Pick up any automotive trade publication or read the automotive section of the local newspaper and it becomes evident that Telematics is a hot topic.  The future is now… and Motorola has proven to be the industry leader with the introduction of the Motorola iRadio, a communications platform that combines integrated telephone navigation, concierge, safety and Internet access in one central piece of real estate on the dashboard. The PR objective for Motorola and Hill and Knowlton was to raise the company’s profile, and thereby the visibility of the Telematics category and the product, above the noise level in the competitive automotive electronics industry. Although Motorola has been doing work in the automotive electronics business for more than 70 years, the company’s recognition in the industry was low. The public relations challenge for the communications team at Motorola and the dedicated Motorola team at Hill and Knowlton was simple:  build a case for Telematics technology and Motorola in an increasingly crowded automotive electronics marketplace.
From the outset, Hill and Knowlton was faced with a difficult challenge: explain the term “Telematics” to new audiences.  Motorola essentially invented the term, but it’s not a word automotive consumers were familiar with.  Automotive industry media, analysts and industry pundits know and understand the term, but they still needed new information on the growing scope of the category e.g., the additional wireless capabilities being included under the Telematics umbrella.  And there is the matter of urgency – the window of opportunity closes quickly in the automotive industry, so today’s hot new automotive technology can become as pedestrian as a steering wheel in a short time. 
Motorola was starting from ground zero with regard to bringing knowledge and acceptance of Telematics technologies to a wider audience.  Results from industry studies sponsored by organizations ranging from the University of Michigan to analyst reports proved that people outside of the automotive industry were unfamiliar with the technology, but that industry watchers had some knowledge of it.  Feedback from industry editors and other leaders contacted by Hill and Knowlton further validated that there was an opportunity to create awareness and increase visibility with the right message.
The key objectives for this program were straightforward: 
  • Increase the visibility of Motorola in the automotive electronics industry and create a broad awareness of the Telematics market and specifically, the iRadio product, within the automotive business. 
  • Target audiences were potential specifiers, including automotive OEMs and car audio manufacturers, and consumers interested in feature-rich in-vehicle communications.
The Motorola/H&K communications team augmented an initial consumer-focused push by opening a dialog with trade media to ensure Motorola’s category leadership position remained high. The goal here was to establish recognition of Motorola’s leadership positioning and to ensure that reporters working on Telematics-related stories always included Motorola as a contact point.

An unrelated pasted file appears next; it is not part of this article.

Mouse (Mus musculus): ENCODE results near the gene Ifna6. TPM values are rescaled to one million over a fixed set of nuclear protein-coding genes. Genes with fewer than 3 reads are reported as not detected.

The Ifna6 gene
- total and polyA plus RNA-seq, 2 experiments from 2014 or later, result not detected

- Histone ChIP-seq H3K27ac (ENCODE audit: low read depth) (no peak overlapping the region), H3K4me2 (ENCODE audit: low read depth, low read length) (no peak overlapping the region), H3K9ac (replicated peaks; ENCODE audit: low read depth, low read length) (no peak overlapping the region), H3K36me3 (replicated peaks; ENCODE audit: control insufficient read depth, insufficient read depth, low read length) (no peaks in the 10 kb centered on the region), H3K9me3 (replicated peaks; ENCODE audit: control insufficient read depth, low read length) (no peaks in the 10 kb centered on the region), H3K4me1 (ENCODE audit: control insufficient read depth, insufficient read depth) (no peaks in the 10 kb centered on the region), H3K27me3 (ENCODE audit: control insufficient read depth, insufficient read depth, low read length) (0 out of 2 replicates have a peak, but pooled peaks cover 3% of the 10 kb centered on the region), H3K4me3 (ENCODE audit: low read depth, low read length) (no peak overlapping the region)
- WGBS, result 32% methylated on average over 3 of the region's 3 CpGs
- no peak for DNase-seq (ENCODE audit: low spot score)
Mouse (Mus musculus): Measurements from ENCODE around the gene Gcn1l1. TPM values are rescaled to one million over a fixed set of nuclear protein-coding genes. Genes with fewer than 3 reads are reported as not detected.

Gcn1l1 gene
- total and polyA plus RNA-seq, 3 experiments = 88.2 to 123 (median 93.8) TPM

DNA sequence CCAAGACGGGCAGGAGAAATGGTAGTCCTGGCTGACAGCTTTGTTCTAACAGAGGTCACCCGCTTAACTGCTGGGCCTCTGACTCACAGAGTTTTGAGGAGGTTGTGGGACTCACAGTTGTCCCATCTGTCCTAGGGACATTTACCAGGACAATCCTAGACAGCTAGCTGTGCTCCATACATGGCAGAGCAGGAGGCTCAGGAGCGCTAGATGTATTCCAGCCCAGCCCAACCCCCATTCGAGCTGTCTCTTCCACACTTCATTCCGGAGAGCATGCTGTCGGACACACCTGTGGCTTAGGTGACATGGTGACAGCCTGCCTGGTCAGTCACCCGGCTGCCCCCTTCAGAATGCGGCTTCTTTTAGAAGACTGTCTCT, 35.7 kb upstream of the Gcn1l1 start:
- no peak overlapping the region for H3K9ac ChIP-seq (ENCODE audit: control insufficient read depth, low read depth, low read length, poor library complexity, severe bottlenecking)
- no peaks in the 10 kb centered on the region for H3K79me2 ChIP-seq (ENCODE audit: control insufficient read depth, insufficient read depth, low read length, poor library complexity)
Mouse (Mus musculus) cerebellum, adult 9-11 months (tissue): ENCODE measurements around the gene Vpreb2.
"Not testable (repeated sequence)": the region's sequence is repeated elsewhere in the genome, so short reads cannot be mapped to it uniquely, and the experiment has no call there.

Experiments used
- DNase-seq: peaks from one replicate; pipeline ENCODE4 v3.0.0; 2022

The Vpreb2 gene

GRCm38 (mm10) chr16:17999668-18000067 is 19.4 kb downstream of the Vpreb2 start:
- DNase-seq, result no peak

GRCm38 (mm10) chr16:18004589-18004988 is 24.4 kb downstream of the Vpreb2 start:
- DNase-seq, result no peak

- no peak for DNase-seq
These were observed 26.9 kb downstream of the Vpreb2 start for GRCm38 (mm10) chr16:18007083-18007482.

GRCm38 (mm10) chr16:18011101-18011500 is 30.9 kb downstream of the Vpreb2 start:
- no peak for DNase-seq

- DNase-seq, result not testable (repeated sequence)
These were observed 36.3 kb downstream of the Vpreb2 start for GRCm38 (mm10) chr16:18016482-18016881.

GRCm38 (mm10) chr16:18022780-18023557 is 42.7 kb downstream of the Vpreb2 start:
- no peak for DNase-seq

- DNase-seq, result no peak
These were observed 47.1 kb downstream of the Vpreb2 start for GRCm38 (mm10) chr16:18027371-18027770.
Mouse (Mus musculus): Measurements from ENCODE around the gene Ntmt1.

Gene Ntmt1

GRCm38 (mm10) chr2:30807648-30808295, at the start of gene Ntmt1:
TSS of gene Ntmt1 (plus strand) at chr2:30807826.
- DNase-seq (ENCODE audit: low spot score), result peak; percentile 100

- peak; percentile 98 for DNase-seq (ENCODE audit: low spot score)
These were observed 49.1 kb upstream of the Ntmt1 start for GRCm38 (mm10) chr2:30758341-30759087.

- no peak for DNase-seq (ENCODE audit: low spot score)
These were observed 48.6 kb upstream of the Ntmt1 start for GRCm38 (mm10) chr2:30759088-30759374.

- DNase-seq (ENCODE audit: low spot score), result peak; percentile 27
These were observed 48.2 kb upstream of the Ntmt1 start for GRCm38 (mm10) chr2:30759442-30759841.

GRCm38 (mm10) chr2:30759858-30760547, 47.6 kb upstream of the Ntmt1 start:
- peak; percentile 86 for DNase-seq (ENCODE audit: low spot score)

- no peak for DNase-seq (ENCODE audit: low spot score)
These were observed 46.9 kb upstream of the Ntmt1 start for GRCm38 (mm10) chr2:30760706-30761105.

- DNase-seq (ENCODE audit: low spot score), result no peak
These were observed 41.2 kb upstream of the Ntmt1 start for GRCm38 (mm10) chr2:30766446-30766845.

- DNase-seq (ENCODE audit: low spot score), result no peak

With a baseline of industry awareness established, the Motorola team embarked on a classic pull-through media outreach strategy.  The initial push was all about consumer media, e.g., telling the story of how iRadio works, what it can do and its value to the driving public.  That effort resonated throughout the year with added tactics ranging from one-on-one interviews and editor ride-and-drive opportunities to executive presentations, B-roll footage and a video news release.  Much of this work was done to ensure editorial contacts received the information they needed and talked to the right Motorola spokesperson.  By mid-year 2000 more editorial activity was garnered through reactive outreach by responding to inquiries rather than in proactive outreach.
On the consumer-recognition front, Motorola’s iRadio was exposed to more than 64 million readers, viewers and listeners with total impressions of more than 204 million during 2000. 
Messages came across every available medium:  newspapers, consumer magazines, trade magazines, radio, television and the Internet.  The iRadio story has been reported in Europe, Asia and across North America, and the momentum continues to gather.
Advertising equivalency for the public relations campaign has been converted and shows that comparable spending of almost $8.6 million would be required to achieve the same results.  Client spending for the program was substantially less than $1 million; the client does not reveal specific spending levels for its communications programs
During 2001, the H&K/Motorola team is moving toward feature stories, a second video news release and one-on-one executive interviews with top-tier business publications.  This all adds up to a much greater recognition of Motorola’s Telematics leadership position – beyond its industry positioning.  And all of this momentum has created a fertile and welcoming environment for additional media outreach for iRadio.